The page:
are trying to help people in Connecticut.And you know, I can rattle off
all that is, what a job that is,and so on.And so, when you have
congresses and presidentsand they start to say, who will we help,and how will that be,and what will that mean,it gets down to real practical questions.And the reality is,a lot of those people won't be helped.And then you'll deal with,how will they behave for each other?One country's vulnerabilities,
another country's opportunities.In such times,
this is the case, because –You know, Graham Allisonwrote a book about the Thucydides trap,and he reminds us,over the last 500 years,there have been 16 countriesin which there's been a rivalry
of an empire challenging another.In 12 of those cases,
there have been wars.Because, at the end of the day,
there's not even a global legal system.Power is what is the currency of that.So when you get into
how do you resolve the disputeas to who gets what,that becomes a very complicated question.So I'm a globalist.Meaning, I have a dream and a wishthat the best of the best
can operate togetherand work together
for that common good and so on.But it's dying,because we're in an interconnected,
fragmented world.The fragmentation of this,"Can I depend on somebody else
to give me something I need?"Or "Can I depend on them
not taking advantage of me?"No, you can't make
those dependencies anymore.And that exists within countries
as well as between countries.CH: Yeah, I mean, it seems like,
you talk about productivityand the importance of productivity
for us all to have a better life,and it just seems like on a global level,the same should hold true.If we're all focused
on being more productive together,and in that interconnected way,we'll all do better,as opposed to, kind of, hoarding one assetor one set of resources.RD: You're certainly true.That has always been true,
but never more true than today.And at the same time,read history.And understand the mechanicsand the issues and the challenges of this.This separation began before we hadthis isolation of the United States
relative to the rest of the world.This deglobalizationbegan before we had this
that fosters more of it, right?And it happened for reasons, OK?So don't overlook those reasons,and don't overlook the reading of history,just because we wish it can happen.If you want to wish it happens,everything is all dependenton the behavior of thosewho have their hands
on the levers of power.I would tell you,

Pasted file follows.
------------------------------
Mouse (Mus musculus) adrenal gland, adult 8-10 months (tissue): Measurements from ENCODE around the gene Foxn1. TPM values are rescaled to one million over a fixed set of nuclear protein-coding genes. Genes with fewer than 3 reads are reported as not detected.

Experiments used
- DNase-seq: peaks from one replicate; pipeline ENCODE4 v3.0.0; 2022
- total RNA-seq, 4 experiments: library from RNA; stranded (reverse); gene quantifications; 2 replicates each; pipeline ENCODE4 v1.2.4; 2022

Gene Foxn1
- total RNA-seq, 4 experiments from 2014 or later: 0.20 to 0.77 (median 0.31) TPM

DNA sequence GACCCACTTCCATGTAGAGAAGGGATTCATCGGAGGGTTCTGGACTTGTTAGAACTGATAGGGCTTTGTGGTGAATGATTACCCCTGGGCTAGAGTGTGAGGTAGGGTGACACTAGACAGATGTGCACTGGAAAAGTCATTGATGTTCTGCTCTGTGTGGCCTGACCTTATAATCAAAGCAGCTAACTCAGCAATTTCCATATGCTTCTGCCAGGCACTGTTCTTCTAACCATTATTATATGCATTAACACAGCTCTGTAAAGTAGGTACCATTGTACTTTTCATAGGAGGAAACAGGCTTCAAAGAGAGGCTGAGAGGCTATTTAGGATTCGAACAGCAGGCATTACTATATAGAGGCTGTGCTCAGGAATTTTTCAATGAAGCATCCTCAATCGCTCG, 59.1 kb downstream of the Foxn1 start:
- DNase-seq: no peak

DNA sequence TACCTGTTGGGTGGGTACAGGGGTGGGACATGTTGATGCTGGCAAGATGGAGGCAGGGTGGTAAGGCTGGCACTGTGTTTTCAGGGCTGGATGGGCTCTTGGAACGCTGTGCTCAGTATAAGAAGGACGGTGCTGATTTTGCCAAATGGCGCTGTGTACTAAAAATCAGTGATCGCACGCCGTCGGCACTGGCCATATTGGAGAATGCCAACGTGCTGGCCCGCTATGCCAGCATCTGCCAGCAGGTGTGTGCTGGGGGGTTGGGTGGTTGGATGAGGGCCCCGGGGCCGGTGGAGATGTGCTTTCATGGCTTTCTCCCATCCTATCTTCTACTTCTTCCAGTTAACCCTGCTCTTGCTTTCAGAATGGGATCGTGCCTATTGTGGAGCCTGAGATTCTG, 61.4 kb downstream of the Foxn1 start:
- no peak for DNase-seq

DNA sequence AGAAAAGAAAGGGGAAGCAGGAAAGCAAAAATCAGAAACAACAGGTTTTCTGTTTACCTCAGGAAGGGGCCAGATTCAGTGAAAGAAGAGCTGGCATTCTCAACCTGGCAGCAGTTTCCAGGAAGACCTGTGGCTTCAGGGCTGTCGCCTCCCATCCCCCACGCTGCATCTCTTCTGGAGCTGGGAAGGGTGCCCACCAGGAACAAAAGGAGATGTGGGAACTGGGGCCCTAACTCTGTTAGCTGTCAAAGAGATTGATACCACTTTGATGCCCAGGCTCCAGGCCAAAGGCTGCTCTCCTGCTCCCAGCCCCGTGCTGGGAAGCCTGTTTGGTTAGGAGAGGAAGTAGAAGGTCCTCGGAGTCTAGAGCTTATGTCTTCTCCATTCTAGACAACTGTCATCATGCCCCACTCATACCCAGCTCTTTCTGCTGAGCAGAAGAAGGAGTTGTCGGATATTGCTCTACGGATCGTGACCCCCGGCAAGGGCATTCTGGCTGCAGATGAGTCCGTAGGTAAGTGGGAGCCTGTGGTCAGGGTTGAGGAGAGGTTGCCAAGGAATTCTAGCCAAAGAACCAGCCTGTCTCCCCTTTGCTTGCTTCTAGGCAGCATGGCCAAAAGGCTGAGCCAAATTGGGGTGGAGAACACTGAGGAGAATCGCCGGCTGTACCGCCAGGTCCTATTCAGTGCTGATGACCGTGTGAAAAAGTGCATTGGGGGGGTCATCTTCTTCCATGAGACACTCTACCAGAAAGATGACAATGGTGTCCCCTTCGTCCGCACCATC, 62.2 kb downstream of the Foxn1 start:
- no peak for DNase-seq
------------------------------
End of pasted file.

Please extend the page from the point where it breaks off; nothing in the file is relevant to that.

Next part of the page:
like, for example, right now –I've been going to China for a long time,and the Chinese,
in many ways, are helping,in many ways, things that are needed
in this crisis and all that.To even say thatis a politically challenging thing, OK?Because we're in a world
that is so fragmentedthat even to publicly say "thank you,"and "thank you" to many people
and many companies –It's almost dangerous to say "thank you"
to those who are helping,because we're now in an environment
in which there are enemies.And who is evil?And do you fall into that category?And so, the history of theseis there's demonizations
of different people.OK?Now you must see it around you.It exists.And so how we come out of this
will be how we behave with each other.CH: Yeah.That's such an important point,and I think all of us here
would say "thank you"to, you know, the different people
helping out in this situation.We do need each other.I do want to get
to this issue of capitalism.Because when we talked a few days ago,you mentioned — and earlier
in this conversation as well –how, you know, this period of time
we can emerge stronger and betterthan before.And about a year ago, you wrote a pieceabout how capitalism needs to be reformed,focused a lot on the wealth gap,
the growing wealth gapand the problems that that's causing.So what's our opportunity here,what changes can we make?RD: Well, you know, what I was seeing was,do we want the outcomes
that we're getting,that the system is producing?Do we have –What is our American dream?What is that?We're not even almost talking about that.When I was growing up –So again, I was born 1949,right after the new
world order was created.New world order was created 1945.In 1945.And that was when there was
the breakdown of the systemand then we had a new world order.We didn't have as much debt,we came back [from] the war,and there was an environment
of equal opportunity.And that notion of equal opportunity.And there was an American dream.And there was a harmonyand a going through it together.And by the way, that's not a one-off.If you read histories,you see these periods of collapse
and clash and fighting,followed by these periods of –You know, you construct
the balance sheets,you change the system
and then you begin a new systemand you come back and you work together.And then I'm seeing, around me,children in school and education systems
in poor neighborhoodsare sharing –They don't have adequate resources.There's no excuse.And so the idea that the profit system
can accomplish everythingis not right.Because resource allocation
goes to those who have the resource.And so throughout all history,you go back hundreds of years,you see that any systemworks for those who tend
to control the system.So let's say we have a capitalist system,and we have entrepreneurs,and you acquire money, and all that.And then, working
with those in government,and they have a symbiotic relationshipand it works well for them.So it's self-perpetuating,because the education
of those who are those,is better than the education
of those who aren't those.So, for example,in our system, those in the top 40 percenton average, spend five times as much money
on their children's educationthan those who are
in the bottom 60 percent.And so it becomes self-perpetuating.And so when I look at that,I'm saying, "I'm a capitalist,please understand, I'm a capitalist,
I believe in the system,I believe you can increase
the size of the pieand you can divide it well,and if we talk about
how to do that effectively,we need to do it."But there comes a time
that there needs reforms.And those reforms